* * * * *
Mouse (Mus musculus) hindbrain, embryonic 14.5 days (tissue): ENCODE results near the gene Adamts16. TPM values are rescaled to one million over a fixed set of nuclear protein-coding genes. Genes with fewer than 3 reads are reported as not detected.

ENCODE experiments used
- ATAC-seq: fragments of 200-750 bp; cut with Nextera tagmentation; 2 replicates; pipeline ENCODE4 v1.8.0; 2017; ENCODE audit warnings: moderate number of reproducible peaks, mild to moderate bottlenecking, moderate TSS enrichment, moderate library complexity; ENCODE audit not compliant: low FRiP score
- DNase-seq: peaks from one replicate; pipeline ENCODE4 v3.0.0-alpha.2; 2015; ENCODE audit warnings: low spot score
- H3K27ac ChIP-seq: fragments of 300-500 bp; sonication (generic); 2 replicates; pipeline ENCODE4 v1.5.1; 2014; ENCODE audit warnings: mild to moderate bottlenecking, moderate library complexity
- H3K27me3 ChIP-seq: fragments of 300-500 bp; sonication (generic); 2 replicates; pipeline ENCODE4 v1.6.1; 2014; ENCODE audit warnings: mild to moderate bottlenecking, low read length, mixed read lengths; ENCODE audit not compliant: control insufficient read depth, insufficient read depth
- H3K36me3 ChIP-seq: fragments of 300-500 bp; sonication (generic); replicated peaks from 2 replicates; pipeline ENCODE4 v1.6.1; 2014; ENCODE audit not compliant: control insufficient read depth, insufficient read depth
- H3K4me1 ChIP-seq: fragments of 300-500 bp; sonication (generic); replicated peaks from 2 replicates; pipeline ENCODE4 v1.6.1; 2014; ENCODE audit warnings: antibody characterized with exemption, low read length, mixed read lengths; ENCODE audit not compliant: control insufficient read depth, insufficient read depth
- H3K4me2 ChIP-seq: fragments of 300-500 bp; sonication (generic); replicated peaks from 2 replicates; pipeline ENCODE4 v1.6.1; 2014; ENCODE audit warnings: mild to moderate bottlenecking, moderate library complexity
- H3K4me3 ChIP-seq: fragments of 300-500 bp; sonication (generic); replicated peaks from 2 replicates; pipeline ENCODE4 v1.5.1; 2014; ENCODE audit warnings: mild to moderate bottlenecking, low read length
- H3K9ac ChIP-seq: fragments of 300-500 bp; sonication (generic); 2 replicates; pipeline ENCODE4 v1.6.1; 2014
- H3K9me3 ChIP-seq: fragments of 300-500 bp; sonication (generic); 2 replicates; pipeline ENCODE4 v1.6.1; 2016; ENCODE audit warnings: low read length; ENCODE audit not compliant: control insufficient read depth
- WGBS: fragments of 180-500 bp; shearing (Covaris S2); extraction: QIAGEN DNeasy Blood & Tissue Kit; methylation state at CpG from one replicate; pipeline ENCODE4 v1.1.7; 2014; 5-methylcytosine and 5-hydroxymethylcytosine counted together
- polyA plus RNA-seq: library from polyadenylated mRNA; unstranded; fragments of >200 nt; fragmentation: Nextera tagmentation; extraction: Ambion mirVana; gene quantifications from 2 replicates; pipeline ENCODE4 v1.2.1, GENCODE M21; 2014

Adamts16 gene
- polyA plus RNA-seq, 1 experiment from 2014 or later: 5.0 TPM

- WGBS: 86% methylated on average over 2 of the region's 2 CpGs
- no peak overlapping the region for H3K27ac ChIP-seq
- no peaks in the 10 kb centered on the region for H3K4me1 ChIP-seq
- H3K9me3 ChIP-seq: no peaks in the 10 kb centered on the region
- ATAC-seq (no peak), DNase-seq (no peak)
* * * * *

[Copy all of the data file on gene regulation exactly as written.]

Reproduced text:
Mouse (Mus musculus) hindbrain, embryonic 14.5 days (tissue): ENCODE results near the gene Adamts16. TPM values are rescaled to one million over a fixed set of nuclear protein-coding genes. Genes with fewer than 3 reads are reported as not detected.

ENCODE experiments used
- ATAC-seq: fragments of 200-750 bp; cut with Nextera tagmentation; 2 replicates; pipeline ENCODE4 v1.8.0; 2017; ENCODE audit warnings: moderate number of reproducible peaks, mild to moderate bottlenecking, moderate TSS enrichment, moderate library complexity; ENCODE audit not compliant: low FRiP score
- DNase-seq: peaks from one replicate; pipeline ENCODE4 v3.0.0-alpha.2; 2015; ENCODE audit warnings: low spot score
- H3K27ac ChIP-seq: fragments of 300-500 bp; sonication (generic); 2 replicates; pipeline ENCODE4 v1.5.1; 2014; ENCODE audit warnings: mild to moderate bottlenecking, moderate library complexity
- H3K27me3 ChIP-seq: fragments of 300-500 bp; sonication (generic); 2 replicates; pipeline ENCODE4 v1.6.1; 2014; ENCODE audit warnings: mild to moderate bottlenecking, low read length, mixed read lengths; ENCODE audit not compliant: control insufficient read depth, insufficient read depth
- H3K36me3 ChIP-seq: fragments of 300-500 bp; sonication (generic); replicated peaks from 2 replicates; pipeline ENCODE4 v1.6.1; 2014; ENCODE audit not compliant: control insufficient read depth, insufficient read depth
- H3K4me1 ChIP-seq: fragments of 300-500 bp; sonication (generic); replicated peaks from 2 replicates; pipeline ENCODE4 v1.6.1; 2014; ENCODE audit warnings: antibody characterized with exemption, low read length, mixed read lengths; ENCODE audit not compliant: control insufficient read depth, insufficient read depth
- H3K4me2 ChIP-seq: fragments of 300-500 bp; sonication (generic); replicated peaks from 2 replicates; pipeline ENCODE4 v1.6.1; 2014; ENCODE audit warnings: mild to moderate bottlenecking, moderate library complexity
- H3K4me3 ChIP-seq: fragments of 300-500 bp; sonication (generic); replicated peaks from 2 replicates; pipeline ENCODE4 v1.5.1; 2014; ENCODE audit warnings: mild to moderate bottlenecking, low read length
- H3K9ac ChIP-seq: fragments of 300-500 bp; sonication (generic); 2 replicates; pipeline ENCODE4 v1.6.1; 2014
- H3K9me3 ChIP-seq: fragments of 300-500 bp; sonication (generic); 2 replicates; pipeline ENCODE4 v1.6.1; 2016; ENCODE audit warnings: low read length; ENCODE audit not compliant: control insufficient read depth
- WGBS: fragments of 180-500 bp; shearing (Covaris S2); extraction: QIAGEN DNeasy Blood & Tissue Kit; methylation state at CpG from one replicate; pipeline ENCODE4 v1.1.7; 2014; 5-methylcytosine and 5-hydroxymethylcytosine counted together
- polyA plus RNA-seq: library from polyadenylated mRNA; unstranded; fragments of >200 nt; fragmentation: Nextera tagmentation; extraction: Ambion mirVana; gene quantifications from 2 replicates; pipeline ENCODE4 v1.2.1, GENCODE M21; 2014

Adamts16 gene
- polyA plus RNA-seq, 1 experiment from 2014 or later: 5.0 TPM

- WGBS: 86% methylated on average over 2 of the region's 2 CpGs
- no peak overlapping the region for H3K27ac ChIP-seq
- no peaks in the 10 kb centered on the region for H3K4me1 ChIP-seq
- H3K9me3 ChIP-seq: no peaks in the 10 kb centered on the region
- ATAC-seq (no peak), DNase-seq (no peak)